There is ample evidence that expertise is in crisis due to increasing distrust in and the diminished authority of experts. We have witnessed – in relation to climate change and the pandemic – the public, visible struggles among expert groups in which knowledge claims are revealed as incommensurable and related courses of action are contested, further diminishing the authority of expertise. Expertise also faces renewed challenges from intelligent technologies and efforts to codify and institutionalize expertise in ways that increase managerial and organizational control over experts. Despite these and other challenges, society continues to rely on expertise. Organizations routinely turn to and depend on experts to address some of our most pressing and important problems, including public health, issues of diversity, inclusion, and equity, the management of the economy, and the reduction of CO2 emissions. We also observe the emergence of new forms of expertise in and around organizations and changes in how expertise is organized. Expertise – specialized knowledge and techniques about a class of social problems and related solutions or responses to these problems – continues to be important.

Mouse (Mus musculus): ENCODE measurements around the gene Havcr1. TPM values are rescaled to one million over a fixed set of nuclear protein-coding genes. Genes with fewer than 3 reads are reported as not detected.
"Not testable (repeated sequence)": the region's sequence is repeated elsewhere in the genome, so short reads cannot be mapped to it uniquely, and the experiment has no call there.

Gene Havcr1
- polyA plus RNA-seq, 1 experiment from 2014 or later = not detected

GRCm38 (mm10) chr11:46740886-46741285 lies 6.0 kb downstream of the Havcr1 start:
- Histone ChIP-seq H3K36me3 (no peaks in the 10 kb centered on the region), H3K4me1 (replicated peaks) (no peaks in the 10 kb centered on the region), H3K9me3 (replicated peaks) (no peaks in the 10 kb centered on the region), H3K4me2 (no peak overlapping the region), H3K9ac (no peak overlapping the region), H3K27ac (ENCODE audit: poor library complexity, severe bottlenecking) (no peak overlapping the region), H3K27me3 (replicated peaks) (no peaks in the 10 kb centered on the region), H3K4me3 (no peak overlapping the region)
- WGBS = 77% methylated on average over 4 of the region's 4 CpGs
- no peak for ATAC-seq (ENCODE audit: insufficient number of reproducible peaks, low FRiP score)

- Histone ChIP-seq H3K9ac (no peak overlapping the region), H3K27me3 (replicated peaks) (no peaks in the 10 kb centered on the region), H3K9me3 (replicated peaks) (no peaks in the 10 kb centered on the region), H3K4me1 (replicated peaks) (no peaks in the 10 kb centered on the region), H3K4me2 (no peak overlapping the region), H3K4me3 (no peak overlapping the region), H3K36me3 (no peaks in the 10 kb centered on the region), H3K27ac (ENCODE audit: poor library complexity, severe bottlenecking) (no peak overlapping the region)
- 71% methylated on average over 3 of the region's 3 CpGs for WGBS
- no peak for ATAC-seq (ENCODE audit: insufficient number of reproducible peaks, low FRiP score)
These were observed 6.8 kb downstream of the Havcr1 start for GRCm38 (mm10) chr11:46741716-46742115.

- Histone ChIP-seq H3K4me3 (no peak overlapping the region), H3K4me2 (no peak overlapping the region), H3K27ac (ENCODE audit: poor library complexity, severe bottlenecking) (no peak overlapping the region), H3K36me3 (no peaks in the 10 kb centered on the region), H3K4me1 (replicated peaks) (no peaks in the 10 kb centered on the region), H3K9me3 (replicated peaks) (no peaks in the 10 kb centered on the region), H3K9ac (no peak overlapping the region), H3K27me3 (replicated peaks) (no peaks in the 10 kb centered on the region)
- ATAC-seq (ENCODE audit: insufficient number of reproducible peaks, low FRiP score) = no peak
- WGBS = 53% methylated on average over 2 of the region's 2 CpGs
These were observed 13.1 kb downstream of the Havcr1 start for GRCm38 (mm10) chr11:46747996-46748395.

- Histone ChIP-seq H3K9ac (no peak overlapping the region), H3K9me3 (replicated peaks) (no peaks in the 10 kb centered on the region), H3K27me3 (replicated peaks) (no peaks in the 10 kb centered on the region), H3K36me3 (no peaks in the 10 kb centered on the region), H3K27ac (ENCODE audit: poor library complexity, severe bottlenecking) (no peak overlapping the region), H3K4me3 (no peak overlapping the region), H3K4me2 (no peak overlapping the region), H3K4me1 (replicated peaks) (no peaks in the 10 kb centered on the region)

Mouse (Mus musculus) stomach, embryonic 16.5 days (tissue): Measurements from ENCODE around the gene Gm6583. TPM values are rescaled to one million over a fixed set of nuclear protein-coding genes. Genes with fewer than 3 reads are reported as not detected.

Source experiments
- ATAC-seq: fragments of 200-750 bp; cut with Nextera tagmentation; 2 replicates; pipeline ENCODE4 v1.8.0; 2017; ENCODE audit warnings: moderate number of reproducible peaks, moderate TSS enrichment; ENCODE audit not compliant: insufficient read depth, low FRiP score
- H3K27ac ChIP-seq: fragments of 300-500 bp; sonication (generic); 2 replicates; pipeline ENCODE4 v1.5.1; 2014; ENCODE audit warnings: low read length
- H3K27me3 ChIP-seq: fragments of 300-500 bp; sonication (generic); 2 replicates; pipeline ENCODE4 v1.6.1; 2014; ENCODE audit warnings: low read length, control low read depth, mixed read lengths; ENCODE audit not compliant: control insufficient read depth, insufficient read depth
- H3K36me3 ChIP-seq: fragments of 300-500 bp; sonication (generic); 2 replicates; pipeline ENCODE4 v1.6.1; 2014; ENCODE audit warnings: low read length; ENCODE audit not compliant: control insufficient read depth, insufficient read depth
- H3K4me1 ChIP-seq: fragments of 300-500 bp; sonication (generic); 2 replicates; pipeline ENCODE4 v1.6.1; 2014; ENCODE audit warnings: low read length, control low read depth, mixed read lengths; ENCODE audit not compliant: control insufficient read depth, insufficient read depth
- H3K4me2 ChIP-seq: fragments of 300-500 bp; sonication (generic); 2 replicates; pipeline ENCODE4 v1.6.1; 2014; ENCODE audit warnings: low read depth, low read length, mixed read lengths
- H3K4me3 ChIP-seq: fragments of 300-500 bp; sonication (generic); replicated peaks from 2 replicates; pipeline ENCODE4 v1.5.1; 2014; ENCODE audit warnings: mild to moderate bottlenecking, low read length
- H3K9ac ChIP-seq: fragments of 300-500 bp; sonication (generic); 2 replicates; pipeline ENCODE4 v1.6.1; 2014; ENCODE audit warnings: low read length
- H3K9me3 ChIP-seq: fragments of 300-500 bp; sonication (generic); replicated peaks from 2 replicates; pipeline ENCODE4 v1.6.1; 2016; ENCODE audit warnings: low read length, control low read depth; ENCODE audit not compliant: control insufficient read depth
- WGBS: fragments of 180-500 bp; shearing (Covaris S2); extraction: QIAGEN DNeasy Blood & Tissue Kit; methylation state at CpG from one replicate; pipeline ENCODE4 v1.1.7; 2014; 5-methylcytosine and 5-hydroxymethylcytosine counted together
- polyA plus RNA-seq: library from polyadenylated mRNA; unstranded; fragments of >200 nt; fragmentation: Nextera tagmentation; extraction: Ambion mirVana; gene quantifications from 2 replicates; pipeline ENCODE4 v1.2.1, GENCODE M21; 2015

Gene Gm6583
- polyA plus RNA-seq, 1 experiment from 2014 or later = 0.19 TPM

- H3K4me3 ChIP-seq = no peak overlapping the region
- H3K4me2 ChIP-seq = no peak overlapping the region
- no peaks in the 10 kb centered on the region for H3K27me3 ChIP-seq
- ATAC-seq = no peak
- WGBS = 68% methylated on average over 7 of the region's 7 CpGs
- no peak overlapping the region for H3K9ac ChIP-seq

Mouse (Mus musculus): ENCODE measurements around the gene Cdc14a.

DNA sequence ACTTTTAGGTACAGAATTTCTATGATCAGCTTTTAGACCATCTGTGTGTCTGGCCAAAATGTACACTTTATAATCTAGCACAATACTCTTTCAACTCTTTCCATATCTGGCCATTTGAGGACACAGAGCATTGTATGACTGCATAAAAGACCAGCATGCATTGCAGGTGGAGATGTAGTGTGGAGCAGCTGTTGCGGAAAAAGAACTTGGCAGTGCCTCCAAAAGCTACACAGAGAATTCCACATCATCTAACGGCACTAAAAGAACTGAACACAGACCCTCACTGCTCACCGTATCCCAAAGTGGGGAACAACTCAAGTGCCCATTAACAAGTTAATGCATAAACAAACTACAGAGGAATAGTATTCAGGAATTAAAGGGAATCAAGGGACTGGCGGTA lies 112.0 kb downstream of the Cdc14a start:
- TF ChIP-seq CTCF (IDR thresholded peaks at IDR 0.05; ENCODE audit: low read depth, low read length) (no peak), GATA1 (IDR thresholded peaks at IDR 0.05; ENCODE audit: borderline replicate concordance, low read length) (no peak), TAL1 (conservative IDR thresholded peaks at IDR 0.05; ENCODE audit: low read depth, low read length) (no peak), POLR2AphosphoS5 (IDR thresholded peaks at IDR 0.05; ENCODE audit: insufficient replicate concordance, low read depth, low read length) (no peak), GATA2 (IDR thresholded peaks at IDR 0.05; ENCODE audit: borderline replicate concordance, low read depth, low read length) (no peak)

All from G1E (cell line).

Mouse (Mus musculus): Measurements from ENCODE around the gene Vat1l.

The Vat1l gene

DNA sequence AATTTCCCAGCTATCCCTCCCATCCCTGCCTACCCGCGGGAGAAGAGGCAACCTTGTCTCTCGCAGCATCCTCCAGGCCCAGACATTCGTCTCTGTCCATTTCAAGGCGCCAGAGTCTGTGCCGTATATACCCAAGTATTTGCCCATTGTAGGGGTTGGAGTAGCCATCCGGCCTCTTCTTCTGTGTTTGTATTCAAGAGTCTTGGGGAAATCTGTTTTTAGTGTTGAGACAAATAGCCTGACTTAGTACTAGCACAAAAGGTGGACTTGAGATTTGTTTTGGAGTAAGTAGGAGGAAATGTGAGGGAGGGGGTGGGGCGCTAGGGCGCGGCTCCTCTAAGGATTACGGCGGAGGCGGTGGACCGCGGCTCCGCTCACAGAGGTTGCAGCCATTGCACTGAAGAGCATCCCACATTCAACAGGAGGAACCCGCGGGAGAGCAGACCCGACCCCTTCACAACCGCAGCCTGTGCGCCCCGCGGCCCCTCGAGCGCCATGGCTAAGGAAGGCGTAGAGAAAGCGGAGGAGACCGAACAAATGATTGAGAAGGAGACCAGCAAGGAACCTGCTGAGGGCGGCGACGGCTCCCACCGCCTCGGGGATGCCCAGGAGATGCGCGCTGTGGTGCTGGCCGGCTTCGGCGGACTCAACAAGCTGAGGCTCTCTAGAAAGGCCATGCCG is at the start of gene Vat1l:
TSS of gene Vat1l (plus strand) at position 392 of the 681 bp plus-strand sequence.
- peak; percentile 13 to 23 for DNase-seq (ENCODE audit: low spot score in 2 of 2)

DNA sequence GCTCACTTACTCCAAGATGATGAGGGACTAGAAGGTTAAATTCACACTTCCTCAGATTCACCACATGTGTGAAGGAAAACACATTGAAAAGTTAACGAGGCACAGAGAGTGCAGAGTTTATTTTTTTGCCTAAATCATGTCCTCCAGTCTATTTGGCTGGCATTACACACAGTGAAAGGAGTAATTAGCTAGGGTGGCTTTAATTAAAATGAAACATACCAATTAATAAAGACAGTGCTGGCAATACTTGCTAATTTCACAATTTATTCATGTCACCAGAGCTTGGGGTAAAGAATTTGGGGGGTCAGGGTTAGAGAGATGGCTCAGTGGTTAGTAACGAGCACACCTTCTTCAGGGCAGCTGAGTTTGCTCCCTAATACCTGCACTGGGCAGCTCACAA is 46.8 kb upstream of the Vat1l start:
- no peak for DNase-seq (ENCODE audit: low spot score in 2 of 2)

Scholars from different fields of research (e.g., Organization Theory, Sociology, Science and Technology Studies, and Policy Studies) have grappled with the topic of expertise through various related concepts such as knowledge work, professions, specialization, and institutional elites. These theoretical conversations create overlapping, complementary, and – at times - incommensurate understandings of the constitution and production of expertise, its role and mobilization in and around organizations, and its consequences for employees, organizations, and institutions.
The goal of this volume is to bring these various ways of conceptualizing expertise into conversation to understand the dynamics of expertise in and around organizations. We welcome submissions that examine expertise empirically or conceptually. This includes, but is not limited to, submissions that examine 1) new forms of expertise and new ways of organizing expertise, 2) expertise in the context of work and professions, 3) expertise in various policymaking arenas, and 4) expertise in relation to old and new technologies. We welcome a range of methodologies and perspectives.
Those interested in contributing to this volume should submit an extended abstract that articulates the main argument of the paper as well as the setting, methods, preliminary findings, and contributions by October 17th 2022. Abstracts should not exceed 3000 words excluding references and tables. Abstracts for the volume should be submitted via EasyChair. Authors of selected abstracts will be invited to participate in a paper development workshop in the spring of 2023. Final papers will be due by autumn of 2023.
If you have any questions about the volume, please contact a member of the editorial team.
Kasper Elmholdt, Aalborg University, email@example.com
Ruthanne Huising, Emlyon Business School, firstname.lastname@example.org
Elina Mäkinen, Tampere University, email@example.com